I did not grow up in the United States.
I was thirteen years old when my family moved to New York City.
It was December of 1979.
I remember the dismay I felt on that first morning in New York.
I was just a kid.
I’d flown halfway around the world by myself, so I was already bleary and worn out when I caught sight of my mother’s familiar face among the people waiting at the gate at JFK.
A cab took us up and over the Triboro bridge into Manhattan. The sun was coming behind us, and from the onramp I looked out over the neighborhoods of Queens as they were waking up…
This was America!
The exhaust fumes of an idling delivery truck.
Commuters hurrying to work, hunched against the cold.
The rattle of an elevated train.
The corrugated iron fences darkened with rust and old graffiti.
A plastic bag stuck in a tree, whipped by the wind.
A few days before
I’d been in New Zealand.
This unbearably immense city!
Each building – each window, the suggestion of human souls, numbered beyond measure.
And everything, everywhere seemed hard and unforgiving – the stark, angular shadows of the buildings –
the long avenues, shot through with winter light…
108 Evans St was perched up on the side of a steep hill, so my childhood memories are slanted. Everywhere I went was downhill, which meant it was always uphill to get home. When I yelled out to catch up with my friends, my voice carried out over the rooftops of the houses below, and I felt like I was giving a little bit of myself – an echo – to the wind of that place.
The sun rose over Mt Cargill, in the west. The silhouette of the mountain looked like an old man lying down to rest. The orange and red neon of a lonely Chinese restaurant sign, came on at the bottom of the hill at day’s end.
The hills were speckled with sheep. The small white dots did not stay in one place – they moved about, but imperceptibly slowly, so that you didn’t really notice a change unless you looked away and then, later, looked back again.
Once, when my father was invited to preach in a church in a rural part of the southlands, I had the opportunity to watch a sheep farmer moving a flock of sheep from one paddock to another. The farmer opened a small gate in the corner of the field, and whistled for his dog, who dutifully swept around behind the flock and gave a few sharp barks, as if to say, “Hey, wake up!” The nearby sheep hopped to it, but the others, who were scattered here and there around the paddock, just looked up to see what was going on. A whistle from the farmer prompted the dog to dart to another spot, and those sheep took notice. Soon a nervous crowd was forming around the opened gate. It was like watching water drain from a sink – the energy of all the beasts gradually collecting in the corner of the field, and then, in hurried motion, all streaming through the narrow gate.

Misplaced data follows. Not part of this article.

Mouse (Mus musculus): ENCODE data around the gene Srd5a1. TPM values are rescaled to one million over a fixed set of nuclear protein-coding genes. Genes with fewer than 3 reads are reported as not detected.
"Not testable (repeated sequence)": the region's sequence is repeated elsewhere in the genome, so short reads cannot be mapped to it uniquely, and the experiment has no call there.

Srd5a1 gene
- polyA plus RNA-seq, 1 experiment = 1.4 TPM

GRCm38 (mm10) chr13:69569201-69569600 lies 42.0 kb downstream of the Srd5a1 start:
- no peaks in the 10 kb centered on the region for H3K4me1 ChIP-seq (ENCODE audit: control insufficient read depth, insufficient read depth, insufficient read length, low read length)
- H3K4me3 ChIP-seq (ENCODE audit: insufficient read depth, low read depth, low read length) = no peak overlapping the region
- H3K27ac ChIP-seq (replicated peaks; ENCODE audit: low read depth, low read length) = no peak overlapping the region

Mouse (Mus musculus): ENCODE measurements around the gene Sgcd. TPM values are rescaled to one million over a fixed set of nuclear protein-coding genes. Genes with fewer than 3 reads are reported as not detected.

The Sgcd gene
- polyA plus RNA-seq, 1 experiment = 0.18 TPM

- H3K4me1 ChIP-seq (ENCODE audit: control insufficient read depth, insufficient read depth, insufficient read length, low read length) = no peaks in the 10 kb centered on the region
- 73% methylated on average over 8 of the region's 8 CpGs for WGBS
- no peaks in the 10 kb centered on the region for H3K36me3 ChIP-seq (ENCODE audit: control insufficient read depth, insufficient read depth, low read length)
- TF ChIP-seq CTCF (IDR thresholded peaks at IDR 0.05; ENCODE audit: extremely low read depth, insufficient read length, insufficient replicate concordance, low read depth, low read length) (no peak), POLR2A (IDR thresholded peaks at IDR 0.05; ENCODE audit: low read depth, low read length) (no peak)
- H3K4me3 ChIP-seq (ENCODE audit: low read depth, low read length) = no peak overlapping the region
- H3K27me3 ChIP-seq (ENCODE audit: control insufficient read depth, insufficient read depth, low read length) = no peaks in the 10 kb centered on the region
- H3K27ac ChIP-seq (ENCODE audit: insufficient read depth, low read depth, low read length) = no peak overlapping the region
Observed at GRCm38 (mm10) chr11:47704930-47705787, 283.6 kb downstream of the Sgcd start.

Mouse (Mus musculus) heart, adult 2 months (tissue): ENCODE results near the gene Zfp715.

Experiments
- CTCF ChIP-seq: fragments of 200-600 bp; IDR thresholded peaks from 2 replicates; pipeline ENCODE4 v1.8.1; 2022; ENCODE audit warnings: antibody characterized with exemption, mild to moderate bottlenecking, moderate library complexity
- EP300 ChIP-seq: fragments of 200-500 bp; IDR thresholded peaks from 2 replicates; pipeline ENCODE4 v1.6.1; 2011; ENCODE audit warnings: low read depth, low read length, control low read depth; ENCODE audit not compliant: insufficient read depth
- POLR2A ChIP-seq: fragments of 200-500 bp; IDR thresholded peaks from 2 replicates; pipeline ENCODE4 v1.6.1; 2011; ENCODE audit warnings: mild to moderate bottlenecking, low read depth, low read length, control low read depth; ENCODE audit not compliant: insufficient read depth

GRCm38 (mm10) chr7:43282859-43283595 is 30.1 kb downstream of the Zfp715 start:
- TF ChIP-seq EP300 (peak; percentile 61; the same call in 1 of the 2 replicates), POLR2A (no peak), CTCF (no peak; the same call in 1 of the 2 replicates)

The Jewish and Christian scriptures make liberal use of the sheep symbolism.
The most well known psalm – Psalm 23 – begins with the words:
The Lord is my Shepherd.
When John the Baptist first sees Jesus, he points to him and says: “Look, the Lamb of God, who takes away the sin of the world!
And in today’s passage, that Carol just read for us, Jesus makes use of both shepherd and sheep in an extended metaphor that seeks to describe his own (Jesus Christ’s) role in the process of salvation.
Personally, I find it difficult to preach on this passage. There are two things that I don’t like about it. The first is that this passage has traditionally been used to claim that Christianity is the only religion that can offer salvation.
Jesus uses the parable of a shepherd leading sheep through a gate to show us that God (the shepherd) wants us (the sheep) to go through the gate (Christ) into eternal life.
When the disciples don’t get it, Jesus spells it out for them:
‘Very truly, I tell you, he says, I am the gate for the sheep. All who came before me are thieves and bandits; but the sheep did not listen to them. I am the gate. Whoever enters by me will be saved…